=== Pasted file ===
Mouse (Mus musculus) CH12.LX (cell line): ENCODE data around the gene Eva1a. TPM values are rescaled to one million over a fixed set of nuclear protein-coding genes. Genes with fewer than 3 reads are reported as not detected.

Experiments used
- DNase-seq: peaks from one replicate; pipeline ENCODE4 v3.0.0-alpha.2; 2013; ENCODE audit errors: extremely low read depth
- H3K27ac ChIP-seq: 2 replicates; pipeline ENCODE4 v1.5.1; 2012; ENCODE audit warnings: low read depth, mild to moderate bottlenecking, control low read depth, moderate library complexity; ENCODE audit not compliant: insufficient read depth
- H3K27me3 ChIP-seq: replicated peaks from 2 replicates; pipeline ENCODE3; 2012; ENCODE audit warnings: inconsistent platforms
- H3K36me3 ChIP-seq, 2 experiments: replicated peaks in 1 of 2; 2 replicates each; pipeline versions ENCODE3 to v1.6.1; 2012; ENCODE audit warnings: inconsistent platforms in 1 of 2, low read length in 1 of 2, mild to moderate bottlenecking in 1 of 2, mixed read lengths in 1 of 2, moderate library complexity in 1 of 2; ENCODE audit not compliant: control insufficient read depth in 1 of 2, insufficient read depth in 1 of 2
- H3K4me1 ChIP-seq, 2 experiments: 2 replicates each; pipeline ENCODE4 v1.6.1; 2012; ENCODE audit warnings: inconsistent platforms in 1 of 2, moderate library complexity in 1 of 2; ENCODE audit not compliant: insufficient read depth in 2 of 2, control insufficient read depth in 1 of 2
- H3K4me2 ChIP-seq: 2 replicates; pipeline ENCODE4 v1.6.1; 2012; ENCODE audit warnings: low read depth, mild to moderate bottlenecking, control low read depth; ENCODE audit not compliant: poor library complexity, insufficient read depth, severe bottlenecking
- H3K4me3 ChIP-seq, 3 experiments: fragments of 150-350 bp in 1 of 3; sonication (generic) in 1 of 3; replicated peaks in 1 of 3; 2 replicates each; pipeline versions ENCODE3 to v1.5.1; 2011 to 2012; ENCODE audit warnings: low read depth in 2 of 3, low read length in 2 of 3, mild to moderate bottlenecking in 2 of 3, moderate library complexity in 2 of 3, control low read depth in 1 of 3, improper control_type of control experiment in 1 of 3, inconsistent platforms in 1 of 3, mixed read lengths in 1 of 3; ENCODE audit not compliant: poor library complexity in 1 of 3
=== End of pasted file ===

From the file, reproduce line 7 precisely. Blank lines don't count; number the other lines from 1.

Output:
- H3K4me1 ChIP-seq, 2 experiments: 2 replicates each; pipeline ENCODE4 v1.6.1; 2012; ENCODE audit warnings: inconsistent platforms in 1 of 2, moderate library complexity in 1 of 2; ENCODE audit not compliant: insufficient read depth in 2 of 2, control insufficient read depth in 1 of 2